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RE: [dsg] Re: Single Threading & Serialization

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  • Kom Tukovinit
    Dear Howard (Victor & Dave), Just one more comment to your post, Howard. ... I think this is the point that we keep converging to. I don t think we need to
    Message 1 of 69 , Jul 2, 2003
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      Dear Howard (Victor & Dave),

      Just one more comment to your post, Howard.

      > -----Original Message-----
      > From: upasaka@... [mailto:upasaka@...]
      > Sent: Wednesday, July 02, 2003 5:19 AM

      > >
      > > I think you, Sarah, and Jon have gone over this
      > many times.
      > > I believe in causes and effects. The causes
      > for wisdom at
      > > the pati-pati level (practice, as normally
      > translated) are
      > > wisdom at listening and consideration level. The
      > > pre-requisite for reaching sotapanna is
      > association with the
      > > wise, listening to the true dhamma, wise
      > consideration, and
      > > practice accordingly (to the truth, as verified
      > by one own's
      > > wisdom). Nothing rises randomly as this would imply
      > > sankhata dhamma beyond conditionalities. The
      > 8-fold path
      > > comprises of all the mental factors arising at
      > the moment of
      > > mindfulness, which volition is not included (although
      > > co-arising), and one which is pre-eminently
      > brought about by
      > > wisdom (at the different levels). I think you
      > interpret the
      > > 8-fold path differently, so I think we will
      > disagree here.
      > -----------------------------------------------
      > Howard:
      > This is surely an area of disagreement.
      > You do, however, mention "
      > practice accordingly (to the truth, as verified
      > by one own's wisdom)". Such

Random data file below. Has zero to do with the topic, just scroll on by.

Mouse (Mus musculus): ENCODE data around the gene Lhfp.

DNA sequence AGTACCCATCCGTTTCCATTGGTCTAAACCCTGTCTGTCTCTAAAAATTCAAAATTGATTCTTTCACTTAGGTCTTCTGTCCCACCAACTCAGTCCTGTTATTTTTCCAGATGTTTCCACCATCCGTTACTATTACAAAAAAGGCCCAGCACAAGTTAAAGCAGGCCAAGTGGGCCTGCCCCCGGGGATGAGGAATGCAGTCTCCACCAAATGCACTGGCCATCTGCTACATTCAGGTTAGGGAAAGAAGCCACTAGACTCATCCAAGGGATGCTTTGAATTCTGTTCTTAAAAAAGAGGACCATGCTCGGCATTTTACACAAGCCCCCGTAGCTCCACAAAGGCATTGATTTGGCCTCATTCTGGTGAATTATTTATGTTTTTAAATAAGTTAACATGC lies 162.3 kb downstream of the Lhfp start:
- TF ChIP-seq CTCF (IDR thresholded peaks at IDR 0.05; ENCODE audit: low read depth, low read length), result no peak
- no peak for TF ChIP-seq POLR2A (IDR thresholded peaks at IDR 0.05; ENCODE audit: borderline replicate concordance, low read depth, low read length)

> practice requires exercise of volition,
      > determination, guarding the senses, right
      > effort.

      I think this is the point that we keep converging to. I
      don't think we need to get into what right effort is as
      Victor has posted the definition on this same thread. I
      think the disagreement is how right efforts come about. I
      think for you (please let me know if I am say this wrong),
      right efforts can be an exercise of volition and choice (as
      Dave has called it free will).

      For me, right efforts come about because of the right
      understandings. For example, when one understands (or gets
      reminded) that life is short, one is urged on to understand
      the current moment better, because otherwise, such rare
      opportunities are wasted. When one understands that nama
      and rupa roll on interrupted, at every moment, then one
      doesn't need to find a special time of the day to be
      mindful. When one understands that kusala states are light
      and malleable, when we are burdened by thoughts that we are
      not doing something enough (to have sati), to know the
      characteristic of that thinking (probably aversion), and the
      characteristic of the desire for results that bring about
      that aversion.

      When I think back of how I come to learn about (and have
      confidence in) the Buddha dhamma, I can see that I become
      more involved more progressively because of better
      understandings of the teachings (often prompted by very good
      friends). The more I learn, the more I strive to develop
      kusala states. Right efforts brought about by right
      understandings. If we just strive, without the right
      understandings, it is the wrong effort. This is the cause
      and effect that I am convinced of.

      kom
    • nina van gorkom
      Dear Howard, ... N: I agree with Kom that this is very well expressed. It helps to think of conditions, that you cannot force anything. I spoke with Lodewijk
      Message 69 of 69 , Jul 3, 2003
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        Dear Howard,
        op 03-07-2003 15:40 schreef upasaka@... op upasaka@...:

        > Realizing that what is usually taken for some "me"
        > going through a process of observing an apparently short and simple sequence
        > of
        > "things in here" or "things out there" actually amounts to a complex flow of
        > flickerings from one sense door to another, involving a dazzling stream of
        > arisings and ceasings of observed conditions, all quite impersonal and
        > uncontrollable (by any "me"), is wonderfully illuminating and freeing.
        N: I agree with Kom that this is very well expressed. It helps to think of
        conditions, that you cannot force anything. I spoke with Lodewijk who was
        nervous about the piano teacher, he is so sarcastical at times. No good to
        be nervous about it. A safe feeling that whatever we experienced is
        conditioned anyway.
        Nina.
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